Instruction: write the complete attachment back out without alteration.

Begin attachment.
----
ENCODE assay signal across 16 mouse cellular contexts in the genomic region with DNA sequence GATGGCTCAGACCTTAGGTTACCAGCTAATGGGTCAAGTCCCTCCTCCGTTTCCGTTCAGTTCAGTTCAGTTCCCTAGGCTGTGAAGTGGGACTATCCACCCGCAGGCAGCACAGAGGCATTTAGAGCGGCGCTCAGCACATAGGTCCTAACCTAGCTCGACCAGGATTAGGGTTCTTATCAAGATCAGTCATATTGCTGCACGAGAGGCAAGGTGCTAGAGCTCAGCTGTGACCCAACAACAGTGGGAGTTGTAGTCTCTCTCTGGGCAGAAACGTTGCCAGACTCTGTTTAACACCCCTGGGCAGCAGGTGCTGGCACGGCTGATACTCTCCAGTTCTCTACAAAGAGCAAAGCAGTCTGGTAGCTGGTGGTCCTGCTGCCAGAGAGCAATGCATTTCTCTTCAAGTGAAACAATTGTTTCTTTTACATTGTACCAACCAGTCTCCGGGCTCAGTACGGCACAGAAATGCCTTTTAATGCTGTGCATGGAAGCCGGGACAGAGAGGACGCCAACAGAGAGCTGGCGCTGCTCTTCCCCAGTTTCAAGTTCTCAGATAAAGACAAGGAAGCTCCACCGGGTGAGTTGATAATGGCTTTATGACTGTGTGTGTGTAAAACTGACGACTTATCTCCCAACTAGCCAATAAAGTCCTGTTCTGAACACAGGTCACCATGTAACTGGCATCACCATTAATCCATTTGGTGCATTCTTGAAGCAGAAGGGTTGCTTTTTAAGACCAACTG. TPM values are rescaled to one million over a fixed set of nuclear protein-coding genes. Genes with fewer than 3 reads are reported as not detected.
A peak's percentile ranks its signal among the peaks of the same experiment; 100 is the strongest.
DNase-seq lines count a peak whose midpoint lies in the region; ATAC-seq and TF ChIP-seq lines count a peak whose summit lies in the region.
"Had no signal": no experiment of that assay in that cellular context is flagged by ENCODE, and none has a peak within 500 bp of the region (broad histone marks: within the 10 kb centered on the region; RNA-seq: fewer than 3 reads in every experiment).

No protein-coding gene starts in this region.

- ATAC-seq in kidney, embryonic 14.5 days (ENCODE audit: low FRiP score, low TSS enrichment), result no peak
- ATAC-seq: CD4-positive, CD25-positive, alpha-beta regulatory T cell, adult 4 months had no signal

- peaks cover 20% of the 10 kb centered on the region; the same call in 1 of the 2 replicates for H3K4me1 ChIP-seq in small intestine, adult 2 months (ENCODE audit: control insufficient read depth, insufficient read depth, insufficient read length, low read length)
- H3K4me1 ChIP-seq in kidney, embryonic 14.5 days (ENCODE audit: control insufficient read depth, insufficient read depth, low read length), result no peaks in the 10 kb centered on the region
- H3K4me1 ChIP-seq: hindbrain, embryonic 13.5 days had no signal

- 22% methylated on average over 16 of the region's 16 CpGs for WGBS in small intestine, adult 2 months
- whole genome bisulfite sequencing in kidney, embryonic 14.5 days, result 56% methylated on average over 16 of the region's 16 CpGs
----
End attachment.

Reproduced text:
ENCODE assay signal across 16 mouse cellular contexts in the genomic region with DNA sequence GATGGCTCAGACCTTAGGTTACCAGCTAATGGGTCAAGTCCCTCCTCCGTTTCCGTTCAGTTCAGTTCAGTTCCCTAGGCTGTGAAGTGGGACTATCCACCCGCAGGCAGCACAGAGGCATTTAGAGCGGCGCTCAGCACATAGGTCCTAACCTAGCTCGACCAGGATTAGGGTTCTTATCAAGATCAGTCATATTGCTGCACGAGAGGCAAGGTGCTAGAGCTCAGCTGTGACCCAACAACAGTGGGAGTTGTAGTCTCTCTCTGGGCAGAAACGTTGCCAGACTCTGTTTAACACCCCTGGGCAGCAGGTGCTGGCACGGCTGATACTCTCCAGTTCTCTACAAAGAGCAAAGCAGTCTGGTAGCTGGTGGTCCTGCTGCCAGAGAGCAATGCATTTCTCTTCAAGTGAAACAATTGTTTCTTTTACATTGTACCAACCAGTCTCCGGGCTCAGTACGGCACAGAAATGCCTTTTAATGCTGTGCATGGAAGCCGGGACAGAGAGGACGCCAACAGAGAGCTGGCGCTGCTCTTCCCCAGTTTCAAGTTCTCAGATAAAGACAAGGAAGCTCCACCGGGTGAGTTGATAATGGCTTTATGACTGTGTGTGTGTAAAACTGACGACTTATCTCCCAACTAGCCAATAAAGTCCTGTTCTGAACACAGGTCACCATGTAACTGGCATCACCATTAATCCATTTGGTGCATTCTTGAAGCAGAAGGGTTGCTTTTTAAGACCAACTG. TPM values are rescaled to one million over a fixed set of nuclear protein-coding genes. Genes with fewer than 3 reads are reported as not detected.
A peak's percentile ranks its signal among the peaks of the same experiment; 100 is the strongest.
DNase-seq lines count a peak whose midpoint lies in the region; ATAC-seq and TF ChIP-seq lines count a peak whose summit lies in the region.
"Had no signal": no experiment of that assay in that cellular context is flagged by ENCODE, and none has a peak within 500 bp of the region (broad histone marks: within the 10 kb centered on the region; RNA-seq: fewer than 3 reads in every experiment).

No protein-coding gene starts in this region.

- ATAC-seq in kidney, embryonic 14.5 days (ENCODE audit: low FRiP score, low TSS enrichment), result no peak
- ATAC-seq: CD4-positive, CD25-positive, alpha-beta regulatory T cell, adult 4 months had no signal

- peaks cover 20% of the 10 kb centered on the region; the same call in 1 of the 2 replicates for H3K4me1 ChIP-seq in small intestine, adult 2 months (ENCODE audit: control insufficient read depth, insufficient read depth, insufficient read length, low read length)
- H3K4me1 ChIP-seq in kidney, embryonic 14.5 days (ENCODE audit: control insufficient read depth, insufficient read depth, low read length), result no peaks in the 10 kb centered on the region
- H3K4me1 ChIP-seq: hindbrain, embryonic 13.5 days had no signal

- 22% methylated on average over 16 of the region's 16 CpGs for WGBS in small intestine, adult 2 months
- whole genome bisulfite sequencing in kidney, embryonic 14.5 days, result 56% methylated on average over 16 of the region's 16 CpGs